#2; “There’s too much paper”

  • Claimants found paperwork to be frustrating and time-consuming, embodied by the following quote: “Repeated requests for medical information was maddening”. In a lot of instances this paperwork was required by the insurance carrier, the key point is that the claimant needs to understand why the carrier needs this information.

#3 “Reach out and Touch Someone”

  • Whereas I was reminded of the Depeche Mode song “Personal Jesus” when I saw takeaway 3, Drew referenced the George Bernard Shaw quotation; “The greatest problem in communication is the illusion that it has been accomplished” to frame it!! Either way the message here is that claimants want to be spoken to, and they want pro-activity.  Drew spoke about how the online world is raising the bar in terms of contact, and made the point that insurance needs to keep in lock step to keep customers happy.

#4 “Your People Have Power”

  • There is a direct correlation between how satisfied a claimant is with their claims manager and the overall claims experience. So basically if you create a good relationship between your organisation and your claimants, you have cracked a large part of the Customer Service problem. This sounds simple, and yet probably holds the key to the greatest improvements in the area of Customer Satisfaction.

#5 “A Tangled Web …”

  • The most surprising part of this takeaway was the following quote from a claimant; “I didn’t know there was a website … have never been informed of it”. While insurance carriers are increasing their spend on corporate web-sites and portals, they need to ensure they are informing their customers of their existence and that they are capturing their customers imagination with their content. The data throws up the question about whether carriers are getting a return on their investment.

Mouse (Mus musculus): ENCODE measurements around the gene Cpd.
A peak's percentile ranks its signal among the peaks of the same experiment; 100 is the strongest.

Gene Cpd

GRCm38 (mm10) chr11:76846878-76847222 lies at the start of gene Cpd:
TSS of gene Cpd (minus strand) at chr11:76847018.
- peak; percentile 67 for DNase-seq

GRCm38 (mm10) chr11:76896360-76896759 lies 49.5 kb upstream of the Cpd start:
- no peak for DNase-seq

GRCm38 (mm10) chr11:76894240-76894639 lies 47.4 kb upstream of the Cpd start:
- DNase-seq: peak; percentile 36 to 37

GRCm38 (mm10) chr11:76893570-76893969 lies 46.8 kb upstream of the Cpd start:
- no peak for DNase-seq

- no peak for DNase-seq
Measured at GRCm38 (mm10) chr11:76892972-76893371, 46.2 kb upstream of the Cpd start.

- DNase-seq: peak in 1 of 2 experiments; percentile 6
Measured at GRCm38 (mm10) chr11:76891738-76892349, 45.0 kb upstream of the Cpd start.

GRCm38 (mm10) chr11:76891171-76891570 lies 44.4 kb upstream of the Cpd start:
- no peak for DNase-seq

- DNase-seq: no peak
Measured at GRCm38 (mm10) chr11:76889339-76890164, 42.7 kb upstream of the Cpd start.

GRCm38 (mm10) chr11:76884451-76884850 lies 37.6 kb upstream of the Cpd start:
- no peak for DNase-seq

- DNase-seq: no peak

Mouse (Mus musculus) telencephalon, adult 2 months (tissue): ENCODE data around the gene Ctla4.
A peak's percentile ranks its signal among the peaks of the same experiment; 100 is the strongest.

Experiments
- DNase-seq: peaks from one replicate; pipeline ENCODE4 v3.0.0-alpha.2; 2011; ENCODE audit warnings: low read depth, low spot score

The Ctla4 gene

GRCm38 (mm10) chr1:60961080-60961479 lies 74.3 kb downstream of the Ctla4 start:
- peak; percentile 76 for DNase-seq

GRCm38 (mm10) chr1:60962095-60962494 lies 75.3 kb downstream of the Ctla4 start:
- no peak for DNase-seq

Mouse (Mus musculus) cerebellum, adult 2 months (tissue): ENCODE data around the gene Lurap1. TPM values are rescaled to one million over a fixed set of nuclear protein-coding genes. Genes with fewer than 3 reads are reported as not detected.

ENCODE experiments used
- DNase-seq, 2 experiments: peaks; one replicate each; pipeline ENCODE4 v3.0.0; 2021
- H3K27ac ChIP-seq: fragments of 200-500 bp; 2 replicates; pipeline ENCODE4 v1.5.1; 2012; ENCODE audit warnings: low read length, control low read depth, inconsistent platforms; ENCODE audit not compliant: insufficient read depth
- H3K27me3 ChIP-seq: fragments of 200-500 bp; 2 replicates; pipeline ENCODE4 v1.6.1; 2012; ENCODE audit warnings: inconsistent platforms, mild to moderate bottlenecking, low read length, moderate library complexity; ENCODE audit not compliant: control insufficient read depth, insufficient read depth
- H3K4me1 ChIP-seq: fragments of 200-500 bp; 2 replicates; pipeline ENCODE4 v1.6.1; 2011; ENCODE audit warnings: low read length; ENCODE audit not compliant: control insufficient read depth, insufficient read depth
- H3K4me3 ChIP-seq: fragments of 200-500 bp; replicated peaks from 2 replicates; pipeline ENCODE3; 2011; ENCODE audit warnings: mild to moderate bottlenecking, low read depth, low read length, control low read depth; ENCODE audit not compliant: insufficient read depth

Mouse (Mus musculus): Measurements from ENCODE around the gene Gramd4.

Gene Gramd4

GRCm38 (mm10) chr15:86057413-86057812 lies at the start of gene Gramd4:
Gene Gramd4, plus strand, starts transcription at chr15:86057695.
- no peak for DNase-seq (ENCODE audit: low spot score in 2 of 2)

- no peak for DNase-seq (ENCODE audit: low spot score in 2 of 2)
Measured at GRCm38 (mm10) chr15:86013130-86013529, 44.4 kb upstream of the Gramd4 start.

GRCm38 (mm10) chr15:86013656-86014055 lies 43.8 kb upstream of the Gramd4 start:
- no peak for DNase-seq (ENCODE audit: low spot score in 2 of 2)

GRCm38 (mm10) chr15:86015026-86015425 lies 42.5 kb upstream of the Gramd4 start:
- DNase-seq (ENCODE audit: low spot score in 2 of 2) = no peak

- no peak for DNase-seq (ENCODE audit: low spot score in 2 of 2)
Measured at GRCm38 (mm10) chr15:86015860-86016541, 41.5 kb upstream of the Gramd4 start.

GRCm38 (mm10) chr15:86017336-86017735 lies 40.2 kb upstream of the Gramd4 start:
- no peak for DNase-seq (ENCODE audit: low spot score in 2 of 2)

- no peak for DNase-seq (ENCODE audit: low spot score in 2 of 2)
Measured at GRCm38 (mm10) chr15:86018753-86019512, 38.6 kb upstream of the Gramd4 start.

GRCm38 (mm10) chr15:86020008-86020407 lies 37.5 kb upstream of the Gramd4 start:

#6 “You Took My Benefits???”

  • The final takeaway  covered the fact that Claimants don’t understand the connection between Social Security and Private Disability Insurance. The following quotation embodies that lack of understanding: “When a person is signing up for the benefit they should be informed that SS disability plays a part in the monthly amount you receive”.

Conclusion and Call to Arms

Drew referenced the fact that he was a “quotes guy” throughout the presentation, and he used a quote of his own to summarise the whole topic; “the Claim is where the promise is kept”. So for insurance carriers, the claim is where they get to make good on the promise they have made to their customers. This is their opportunity to do right by their customers, and should be approached with the appropriate level of gravity.

Drew’s final point was a call to arms to the insurance leaders in the room. Drew spoke about innovation and how the US Insurance market is behind the curve on insurance innovation. He expressed his concerns and asked the question; “What if Google gets into insurance?”. He predicted a scenario where innovation will occur whether the insurance industry likes it or not, and carriers will need to adapt or die in the face of that innovation. This stirring call to arms was a fitting finish to a very fine and thought provoking presentation.